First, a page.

Fieldwork/Fieldplay?

For several weeks I have been trying to figure out if I could write anything on the topic of workplace abuse of power and sexual harassment in anthropology that has not already been said more eloquently by others. I also face a fundamental issue of positionality, given that as senior white male I am one […]

The Estranged Siblings

Beginning in 2000, I served a term as chair of the anthropology department at Indiana University, at a time when our state legislature was progressively squeezing the university budget. One of our Dean’s many austerity measures was a policy that we could no longer replace people who retired or departed. There would be no more […]

Is Anthropology Ready for the 21st Century?

Whenever social scientists start rethinking basic issues, they usually begin by interrogating their key analytical categories and assumptions. They may, for example, take terms like “identity” or “sustainability” or “power” apart, pointing the way to new research programs by finding the problematic assumptions or generalizations concealed in such words and their usage. The idea behind […]

Wasted

Like many mothers, mine often told me to finish the food on my plate “because children are starving in India.” I could never figure out how throwing out my soggy broccoli could take away food from the starving; but I did absorb the moral lesson that waste is a terrible thing. This anthropologist has some […]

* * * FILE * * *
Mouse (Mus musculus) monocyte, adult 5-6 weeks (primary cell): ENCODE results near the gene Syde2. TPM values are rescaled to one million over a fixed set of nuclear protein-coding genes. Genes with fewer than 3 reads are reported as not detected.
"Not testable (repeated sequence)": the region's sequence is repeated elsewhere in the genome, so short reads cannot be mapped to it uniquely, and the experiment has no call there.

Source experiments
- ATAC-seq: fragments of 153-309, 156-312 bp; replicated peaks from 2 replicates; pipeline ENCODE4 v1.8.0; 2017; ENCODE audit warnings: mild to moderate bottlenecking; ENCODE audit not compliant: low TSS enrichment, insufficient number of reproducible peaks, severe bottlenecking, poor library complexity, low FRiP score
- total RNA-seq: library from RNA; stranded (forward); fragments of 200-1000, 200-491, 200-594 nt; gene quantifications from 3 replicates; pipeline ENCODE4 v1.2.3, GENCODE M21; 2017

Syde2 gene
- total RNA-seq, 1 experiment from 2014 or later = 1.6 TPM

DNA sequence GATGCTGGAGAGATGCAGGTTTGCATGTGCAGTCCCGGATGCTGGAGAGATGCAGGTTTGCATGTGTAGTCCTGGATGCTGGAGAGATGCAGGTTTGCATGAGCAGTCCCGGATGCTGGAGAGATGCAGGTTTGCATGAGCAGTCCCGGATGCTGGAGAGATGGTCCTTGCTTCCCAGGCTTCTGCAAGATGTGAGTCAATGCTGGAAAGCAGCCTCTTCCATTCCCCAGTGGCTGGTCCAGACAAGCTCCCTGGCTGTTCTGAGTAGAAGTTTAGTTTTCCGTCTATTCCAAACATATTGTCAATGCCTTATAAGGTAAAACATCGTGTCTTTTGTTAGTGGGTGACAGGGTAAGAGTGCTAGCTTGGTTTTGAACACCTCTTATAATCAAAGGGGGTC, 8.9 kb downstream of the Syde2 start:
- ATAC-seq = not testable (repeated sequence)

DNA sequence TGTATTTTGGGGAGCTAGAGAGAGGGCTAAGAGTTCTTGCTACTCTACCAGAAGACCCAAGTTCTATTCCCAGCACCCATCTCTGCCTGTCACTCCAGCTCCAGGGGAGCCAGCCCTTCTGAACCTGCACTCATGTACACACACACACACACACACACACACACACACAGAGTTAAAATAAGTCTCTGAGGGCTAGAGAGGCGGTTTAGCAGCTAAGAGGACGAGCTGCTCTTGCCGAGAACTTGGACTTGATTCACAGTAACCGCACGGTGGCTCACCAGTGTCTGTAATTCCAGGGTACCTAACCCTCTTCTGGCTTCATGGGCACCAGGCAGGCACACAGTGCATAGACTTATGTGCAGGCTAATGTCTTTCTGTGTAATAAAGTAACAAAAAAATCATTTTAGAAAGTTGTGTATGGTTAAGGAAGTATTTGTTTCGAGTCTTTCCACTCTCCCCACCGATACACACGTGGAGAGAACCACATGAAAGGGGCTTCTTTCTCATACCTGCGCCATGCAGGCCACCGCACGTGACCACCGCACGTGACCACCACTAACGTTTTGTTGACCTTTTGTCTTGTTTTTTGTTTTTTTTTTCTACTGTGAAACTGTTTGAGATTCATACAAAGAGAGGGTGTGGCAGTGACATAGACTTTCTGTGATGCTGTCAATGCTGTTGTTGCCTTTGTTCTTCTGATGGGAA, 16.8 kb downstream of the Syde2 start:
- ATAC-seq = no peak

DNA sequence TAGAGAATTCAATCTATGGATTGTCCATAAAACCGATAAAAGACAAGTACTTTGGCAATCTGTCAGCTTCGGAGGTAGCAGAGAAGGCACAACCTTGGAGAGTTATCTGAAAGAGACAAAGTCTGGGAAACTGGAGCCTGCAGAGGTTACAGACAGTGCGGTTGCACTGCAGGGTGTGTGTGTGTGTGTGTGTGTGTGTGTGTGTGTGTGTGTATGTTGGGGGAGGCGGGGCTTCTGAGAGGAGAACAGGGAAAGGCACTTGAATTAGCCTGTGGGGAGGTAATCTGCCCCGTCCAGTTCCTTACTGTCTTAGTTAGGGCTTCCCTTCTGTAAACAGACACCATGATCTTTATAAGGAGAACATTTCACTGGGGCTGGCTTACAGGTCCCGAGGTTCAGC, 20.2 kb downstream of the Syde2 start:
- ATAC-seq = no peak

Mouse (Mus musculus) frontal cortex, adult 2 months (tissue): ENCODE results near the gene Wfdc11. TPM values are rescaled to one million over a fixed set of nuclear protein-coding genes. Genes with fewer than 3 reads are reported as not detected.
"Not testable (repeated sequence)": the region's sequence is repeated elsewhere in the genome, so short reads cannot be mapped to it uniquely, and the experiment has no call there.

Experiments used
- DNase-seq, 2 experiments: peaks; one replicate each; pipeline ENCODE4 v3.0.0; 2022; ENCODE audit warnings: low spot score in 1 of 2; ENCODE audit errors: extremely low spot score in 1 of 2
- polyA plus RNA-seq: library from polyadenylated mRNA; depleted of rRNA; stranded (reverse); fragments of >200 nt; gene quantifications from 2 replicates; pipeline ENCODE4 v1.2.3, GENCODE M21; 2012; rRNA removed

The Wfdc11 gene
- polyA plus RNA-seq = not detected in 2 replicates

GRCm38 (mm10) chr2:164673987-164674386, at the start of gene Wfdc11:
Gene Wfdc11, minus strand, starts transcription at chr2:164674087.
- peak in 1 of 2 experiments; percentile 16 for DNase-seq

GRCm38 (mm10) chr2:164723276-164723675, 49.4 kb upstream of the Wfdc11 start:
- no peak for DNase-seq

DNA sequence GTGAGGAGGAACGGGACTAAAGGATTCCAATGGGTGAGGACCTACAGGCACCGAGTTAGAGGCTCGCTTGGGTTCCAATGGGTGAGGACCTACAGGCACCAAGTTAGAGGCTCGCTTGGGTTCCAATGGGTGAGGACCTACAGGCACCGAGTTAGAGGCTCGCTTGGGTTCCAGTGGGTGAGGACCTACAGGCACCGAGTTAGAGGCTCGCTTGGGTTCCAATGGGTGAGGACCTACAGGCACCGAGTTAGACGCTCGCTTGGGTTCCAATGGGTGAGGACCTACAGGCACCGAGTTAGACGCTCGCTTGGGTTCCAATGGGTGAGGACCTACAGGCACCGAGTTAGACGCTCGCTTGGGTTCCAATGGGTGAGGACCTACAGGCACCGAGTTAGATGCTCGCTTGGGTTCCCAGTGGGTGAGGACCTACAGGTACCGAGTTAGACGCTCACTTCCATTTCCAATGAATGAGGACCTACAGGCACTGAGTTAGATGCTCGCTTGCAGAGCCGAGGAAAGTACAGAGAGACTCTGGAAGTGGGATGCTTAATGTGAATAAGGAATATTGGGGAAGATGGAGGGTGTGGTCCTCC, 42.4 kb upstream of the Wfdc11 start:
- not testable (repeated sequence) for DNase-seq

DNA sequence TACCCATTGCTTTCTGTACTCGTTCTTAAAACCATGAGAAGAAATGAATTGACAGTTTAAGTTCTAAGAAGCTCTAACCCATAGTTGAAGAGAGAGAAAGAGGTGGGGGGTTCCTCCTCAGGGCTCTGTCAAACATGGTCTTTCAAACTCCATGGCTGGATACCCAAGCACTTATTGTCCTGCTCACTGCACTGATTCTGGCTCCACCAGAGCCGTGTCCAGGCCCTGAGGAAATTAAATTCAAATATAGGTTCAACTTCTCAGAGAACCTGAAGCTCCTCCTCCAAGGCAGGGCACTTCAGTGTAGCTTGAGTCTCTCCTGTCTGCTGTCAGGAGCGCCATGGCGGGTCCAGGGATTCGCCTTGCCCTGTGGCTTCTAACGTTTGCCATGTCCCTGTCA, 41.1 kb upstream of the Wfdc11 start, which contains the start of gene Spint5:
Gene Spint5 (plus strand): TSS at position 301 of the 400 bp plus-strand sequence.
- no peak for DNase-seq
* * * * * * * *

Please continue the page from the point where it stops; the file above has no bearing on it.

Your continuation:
Stop Pretending We Are a Meritocracy

Recently Richard Reeve published an article in the New York Times called “Stop Pretending You’re Not Rich.” He recounts his horror on discovering that the United States was even more class stratified than his native England, and he points to many ways that wealth and privilege are perpetuated by the American system, particularly through our […]

Is Graduate School Obsolete?

I’ve served on more than 110 graduate committees in all four subfields and have chaired 21, so I am perfectly comfortable with the steps and rituals of graduate education, which have not changed much from what I went through some 40 years ago. But I suspect this comfort is really a signal of something wrong. […]

The Unwelcomed Guest

Early in April the faculty at Indiana University had a heated email discussion about Charles Murray’s visit to our campus. The co-author of the notorious The Bell Curve, he was recently the subject of a demonstration at Middlebury College. He was not coming to IU to discuss his earlier book on human population genetics, but […]